I have a hammer that belonged to my grandfather.

(Wait… I thought this blog was about outdoor advertising?) It is – don’t worry – I’ll get to that in a minute.

As we start another new year that is certain to be chock full of hype and hyperbole about technology, I thought it would be good to take a minute or two and give much respect to the humble billboard. That all-too-often casually dismissed, always underestimated workhorse of the media world. 

But first, about that hammer…

My grandfather spent most of his life working as a lineman for “Ma Bell”. For you kids in the audience, this was back in the stone age when telephones had to be connected by wires, and the phones themselves were so big and heavy you could probably defend yourself from a bear attack with one if you had to.

a picture of an old telephone

That meant that you had to have wires connecting everything together, and installing, maintaining, and repairing those wires was a full-time job for quite a few people. This was hard physical labor that took place outdoors in all seasons and was not without danger.

At one point, my grandfather touched the wrong wire and was electrocuted so badly that the rubber grip at the end of his hammer partly melted. He spent months in the hospital, miraculously recovered, and eventually returned to work, his hammer by his side.

an old picture of men on a truck
My grandfather, Henry Noll, second from the right leaning on the wheel. Circa 1920-something.

The other day, I was in the basement putting away Christmas lights, and I saw my grandfather’s hammer sitting on the shelf in my tool cabinet, and it got me thinking….

a picture of an old hammer

If I Had a Hammer:

The hammer is probably humanity’s first and most basic tool (just ask those guys from 2001: A Space Odyssey). It is a simple, elegant solution to a simple problem – how to increase the results of hitting something beyond what we can do with our hands. It takes all the force we can generate and concentrates it into a small space to create a major impact (ah… now you see where this is going). It’s good for cracking mammoth bones, grinding grain into flour, or shaping wood or stone into other tools.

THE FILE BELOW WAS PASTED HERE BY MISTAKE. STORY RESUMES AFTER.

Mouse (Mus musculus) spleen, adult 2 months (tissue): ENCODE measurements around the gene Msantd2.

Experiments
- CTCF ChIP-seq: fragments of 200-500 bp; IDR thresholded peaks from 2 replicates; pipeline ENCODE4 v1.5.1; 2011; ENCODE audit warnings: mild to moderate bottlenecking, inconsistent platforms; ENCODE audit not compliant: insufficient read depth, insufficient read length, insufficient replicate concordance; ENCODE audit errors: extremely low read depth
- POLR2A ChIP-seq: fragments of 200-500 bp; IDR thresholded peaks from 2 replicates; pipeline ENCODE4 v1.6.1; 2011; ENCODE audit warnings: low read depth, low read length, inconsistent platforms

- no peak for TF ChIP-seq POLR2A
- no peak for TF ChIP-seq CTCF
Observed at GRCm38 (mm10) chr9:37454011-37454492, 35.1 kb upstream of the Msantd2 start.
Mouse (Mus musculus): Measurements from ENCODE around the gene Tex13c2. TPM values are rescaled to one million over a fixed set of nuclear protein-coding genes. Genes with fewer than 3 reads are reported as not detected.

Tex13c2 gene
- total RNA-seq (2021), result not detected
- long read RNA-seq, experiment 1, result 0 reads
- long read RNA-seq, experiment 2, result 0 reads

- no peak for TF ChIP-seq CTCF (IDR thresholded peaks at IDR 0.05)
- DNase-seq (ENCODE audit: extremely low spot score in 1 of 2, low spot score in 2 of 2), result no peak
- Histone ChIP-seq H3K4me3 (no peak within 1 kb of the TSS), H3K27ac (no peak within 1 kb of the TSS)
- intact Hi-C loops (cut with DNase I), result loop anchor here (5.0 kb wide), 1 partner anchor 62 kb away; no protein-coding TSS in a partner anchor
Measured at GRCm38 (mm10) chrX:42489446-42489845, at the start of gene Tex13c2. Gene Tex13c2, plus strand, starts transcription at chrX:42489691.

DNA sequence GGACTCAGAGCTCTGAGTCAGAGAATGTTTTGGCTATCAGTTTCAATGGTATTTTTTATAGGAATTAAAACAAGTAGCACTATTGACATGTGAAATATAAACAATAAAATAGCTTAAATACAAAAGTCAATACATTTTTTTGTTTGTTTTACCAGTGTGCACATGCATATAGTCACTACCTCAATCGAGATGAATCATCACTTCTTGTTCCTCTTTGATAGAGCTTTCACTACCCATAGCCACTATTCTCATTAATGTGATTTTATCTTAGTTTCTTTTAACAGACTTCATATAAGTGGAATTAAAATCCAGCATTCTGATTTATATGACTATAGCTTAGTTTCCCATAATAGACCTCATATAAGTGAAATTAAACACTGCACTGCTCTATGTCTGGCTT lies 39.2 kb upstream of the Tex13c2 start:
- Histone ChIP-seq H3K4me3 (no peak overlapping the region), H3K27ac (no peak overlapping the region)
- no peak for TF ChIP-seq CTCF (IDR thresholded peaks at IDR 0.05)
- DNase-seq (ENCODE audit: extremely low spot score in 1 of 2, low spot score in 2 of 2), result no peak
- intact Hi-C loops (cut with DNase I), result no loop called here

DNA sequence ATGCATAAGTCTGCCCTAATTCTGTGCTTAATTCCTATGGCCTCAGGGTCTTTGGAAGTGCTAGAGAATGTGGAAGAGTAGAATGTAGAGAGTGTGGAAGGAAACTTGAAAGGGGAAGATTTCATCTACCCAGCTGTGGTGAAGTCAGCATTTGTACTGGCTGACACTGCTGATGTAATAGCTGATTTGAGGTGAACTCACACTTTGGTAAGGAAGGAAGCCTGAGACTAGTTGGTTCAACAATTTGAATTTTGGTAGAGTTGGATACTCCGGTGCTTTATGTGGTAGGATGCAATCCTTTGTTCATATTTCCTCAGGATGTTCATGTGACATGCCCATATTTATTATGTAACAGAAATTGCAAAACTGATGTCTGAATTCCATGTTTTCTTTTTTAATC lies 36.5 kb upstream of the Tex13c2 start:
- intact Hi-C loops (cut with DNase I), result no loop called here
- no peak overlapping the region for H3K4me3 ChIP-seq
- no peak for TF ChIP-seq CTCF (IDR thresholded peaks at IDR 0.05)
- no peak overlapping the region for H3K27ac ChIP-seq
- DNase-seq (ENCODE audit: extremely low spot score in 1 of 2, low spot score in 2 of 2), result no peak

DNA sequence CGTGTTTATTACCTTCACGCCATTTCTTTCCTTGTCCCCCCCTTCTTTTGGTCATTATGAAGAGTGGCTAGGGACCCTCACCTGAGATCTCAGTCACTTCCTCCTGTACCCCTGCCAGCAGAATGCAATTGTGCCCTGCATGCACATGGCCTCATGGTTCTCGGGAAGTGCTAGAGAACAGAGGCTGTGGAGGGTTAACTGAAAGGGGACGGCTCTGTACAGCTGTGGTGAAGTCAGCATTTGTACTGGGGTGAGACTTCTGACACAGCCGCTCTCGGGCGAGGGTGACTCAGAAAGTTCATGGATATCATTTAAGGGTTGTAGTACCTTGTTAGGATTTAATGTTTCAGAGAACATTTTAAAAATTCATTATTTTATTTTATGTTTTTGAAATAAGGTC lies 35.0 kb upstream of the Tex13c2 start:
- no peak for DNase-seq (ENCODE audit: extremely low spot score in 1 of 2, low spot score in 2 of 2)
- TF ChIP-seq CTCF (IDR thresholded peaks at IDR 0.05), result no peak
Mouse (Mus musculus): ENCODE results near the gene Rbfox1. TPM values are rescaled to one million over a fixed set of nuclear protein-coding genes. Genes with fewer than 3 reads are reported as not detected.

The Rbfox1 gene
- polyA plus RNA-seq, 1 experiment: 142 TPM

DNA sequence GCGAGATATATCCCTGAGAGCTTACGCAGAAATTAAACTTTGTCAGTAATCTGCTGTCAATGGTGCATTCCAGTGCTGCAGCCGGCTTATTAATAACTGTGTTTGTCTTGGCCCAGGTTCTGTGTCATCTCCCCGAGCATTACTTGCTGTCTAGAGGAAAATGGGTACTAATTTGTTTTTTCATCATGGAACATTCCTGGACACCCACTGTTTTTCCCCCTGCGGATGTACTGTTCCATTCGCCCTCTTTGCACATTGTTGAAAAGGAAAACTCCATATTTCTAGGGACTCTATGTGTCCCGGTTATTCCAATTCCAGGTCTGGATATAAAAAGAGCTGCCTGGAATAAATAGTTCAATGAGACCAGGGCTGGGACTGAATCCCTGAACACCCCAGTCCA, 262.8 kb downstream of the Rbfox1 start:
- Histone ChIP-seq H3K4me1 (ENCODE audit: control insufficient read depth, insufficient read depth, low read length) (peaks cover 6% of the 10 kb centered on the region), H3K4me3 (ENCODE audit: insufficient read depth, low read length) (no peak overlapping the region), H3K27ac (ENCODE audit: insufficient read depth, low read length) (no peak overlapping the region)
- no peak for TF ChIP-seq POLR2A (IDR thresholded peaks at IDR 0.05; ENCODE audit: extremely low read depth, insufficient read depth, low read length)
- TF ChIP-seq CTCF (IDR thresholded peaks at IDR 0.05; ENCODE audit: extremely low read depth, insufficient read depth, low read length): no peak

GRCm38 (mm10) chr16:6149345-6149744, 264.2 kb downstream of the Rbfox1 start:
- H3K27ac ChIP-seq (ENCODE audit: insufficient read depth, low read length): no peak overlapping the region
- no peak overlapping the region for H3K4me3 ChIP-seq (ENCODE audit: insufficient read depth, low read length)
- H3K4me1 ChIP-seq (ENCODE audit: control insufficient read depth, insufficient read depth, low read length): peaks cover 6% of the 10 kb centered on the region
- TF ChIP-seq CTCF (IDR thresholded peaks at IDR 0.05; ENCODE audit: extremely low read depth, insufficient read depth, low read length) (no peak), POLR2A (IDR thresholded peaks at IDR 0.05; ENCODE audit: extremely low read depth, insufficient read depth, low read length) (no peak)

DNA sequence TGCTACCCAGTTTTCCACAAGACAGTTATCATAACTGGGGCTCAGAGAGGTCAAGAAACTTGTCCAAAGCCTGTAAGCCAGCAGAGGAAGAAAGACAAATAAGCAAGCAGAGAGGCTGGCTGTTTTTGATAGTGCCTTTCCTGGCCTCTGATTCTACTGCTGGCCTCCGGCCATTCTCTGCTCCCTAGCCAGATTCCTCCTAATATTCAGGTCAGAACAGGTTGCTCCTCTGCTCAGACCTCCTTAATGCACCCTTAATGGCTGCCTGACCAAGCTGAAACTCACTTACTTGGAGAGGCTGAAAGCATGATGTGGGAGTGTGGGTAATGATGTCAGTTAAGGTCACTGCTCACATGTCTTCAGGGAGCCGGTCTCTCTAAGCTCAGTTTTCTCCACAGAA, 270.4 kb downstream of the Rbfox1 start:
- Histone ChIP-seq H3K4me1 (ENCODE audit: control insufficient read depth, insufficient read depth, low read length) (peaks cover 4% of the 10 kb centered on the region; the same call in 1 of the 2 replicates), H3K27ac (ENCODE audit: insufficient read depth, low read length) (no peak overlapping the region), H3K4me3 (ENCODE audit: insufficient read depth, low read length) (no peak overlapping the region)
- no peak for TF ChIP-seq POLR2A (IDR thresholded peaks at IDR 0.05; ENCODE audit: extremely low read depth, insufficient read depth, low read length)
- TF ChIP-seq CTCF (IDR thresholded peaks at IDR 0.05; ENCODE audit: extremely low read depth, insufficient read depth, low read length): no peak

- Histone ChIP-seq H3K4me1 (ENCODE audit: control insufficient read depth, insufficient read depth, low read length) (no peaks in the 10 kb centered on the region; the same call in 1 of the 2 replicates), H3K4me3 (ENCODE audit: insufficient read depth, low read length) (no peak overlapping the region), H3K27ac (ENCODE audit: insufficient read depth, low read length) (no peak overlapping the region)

a diagram of the force generated by a hammer

It’s also consistent and reliable. The hammer will do its job over and over, again and again, relentlessly. It will keep working regardless of the weather, the working conditions or the Wi-Fi going out. It will never get tired and takes an incredibly long time to wear out. It can even survive being electrocuted. That’s why the hammer has survived for millions of years. It is simple, straightforward and does its job very well.

(Enough about hammers and human history! Get to the point!)

If I Had a Billboard:

Billboards are the most basic tool in the Out of Home toolkit.

Like the hammer, they are a simple, straightforward, elegant solution to advertising’s most basic problem. Put the message in front of the audience and make sure they see it. Day in, day out, until the message sinks in. Billboards do that very well, and because of that, they haven’t changed much over time.